Love and Good Manners Go Hand in Hand
“I’m not a morning person,” often camouflages poor manners and rudeness as well. While chatting with a young father a few years ago, we were talking about this very subject. He told me of his teenage son when he was just a little boy and that Peter was a grumpy withdrawn fellow each morning when he first arose.
“We’re not going to have a bad-mannered boy each morning, Esther,” he announced to Peter’s mother. “We’ll help him learn to be sweet and pleasant.” And they did! It was a revealing story to me. I’ve known lots of people through the years who say, “I don’t wake up until 10 a.m.” or “I have to have a cup of coffee before I can speak,” some similar thought. It had never dawned on me that this natural tendency could, and probably should, be changed. But why not? We guide our children to lay aside their selfish ways, their fears, their meanness. Being a grouch is an option, too. Why not stop this morning-syndrome-attitude and choose to be pleasant-spirited?
We would not for one moment, dear kids, encourage you to be nice to people just to get your way. Most of us detest manipulative and deceptive motives and want no part of it. But if we are serious about serving Jesus to the best of our ability, then we will be a student of human nature and do those things which will help us to be as influential as we can possibly be in telling others about Him.
Here is another “biggie” subject: The society we live in today has little regard for pure speech and gracious conversation. It is hard to not grow callous to bad words because we hear so many of them, and it is equally easy, to start using them ourselves. I pray not ONE of you will ever grow comfortable hearing God’s name or Jesus’ name used disrespectfully. We hope every time it happens you cringe a little as you hear the name of your beloved God or Savior used to punctuate someone’s raucous comments. And we pray you will not stoop so low as to use gutter language to express your views and ideas. There are some things too personal to be made a part of everyday conversation and some things too vile to speak of ever. It was said of Peter on the night Jesus was betrayed:
“Surely you are one of them, for your speech gives you away.” ….Matthew 26:73
May it be said of us Christians that our speech “gives us away.” May our words convey such love and concern and gratitude and kindness that the world will take note that we have been with Jesus!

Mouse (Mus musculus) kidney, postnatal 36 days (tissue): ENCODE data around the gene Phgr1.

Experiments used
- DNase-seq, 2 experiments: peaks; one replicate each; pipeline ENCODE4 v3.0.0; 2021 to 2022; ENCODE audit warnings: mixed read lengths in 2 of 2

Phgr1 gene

Good People Skills
We’ve already talked about work and how important it is to a well-rounded life. I think of so many young people I know who have not developed good people skills and yet will soon be stepping out to join the work force. Many of them have good minds and good abilities but may very well find others get the job assignments because they don’t know how to get along with people and to be concerned about others.
None of us really want to make fools of ourselves and that often leads us to just not try. Instead, we need to ask questions, listen intently to instructions, show that we really want to learn and really want to do a good job. Most employers are looking for just this kind of person.
Set the Pace
One last thing: Grandpa has often said, “I will not let someone’s bad disposition shape my life today.” That’s a good thought to hold on to. Just because someone in your family, the neighbor next door, a fellow-student, or a co-worker is in a bad mood is no excuse for you, or me, to be difficult to live with. Be your own person, live independently of other’s moods. Set the pace for a happy home, school or work place You’ll be a happier person, and so will everyone around you.
I know you remember the story of Samuel in the Bible….the little boy who went to the temple to live with Eli, the priest, at an early age. Do you remember someone called Samuel’s name in the middle of the night? Samuel thought it was Eli and ran to his bedside saying: “Here I am, you called me?” Eli assured Samuel he had not called and sent the little boy back to bed. Three times Samuel heard his name and three times he ran to Eli. There is not a hint that Samuel was upset or short-tempered with the old priest. Finally, Eli realized that God was calling Samuel and gave him proper instruction in answering his Divine Creator. May we all have the heart of Samuel!
Good manners, gracious mannerisms and pure speech don’t just happen, they are a choice we make!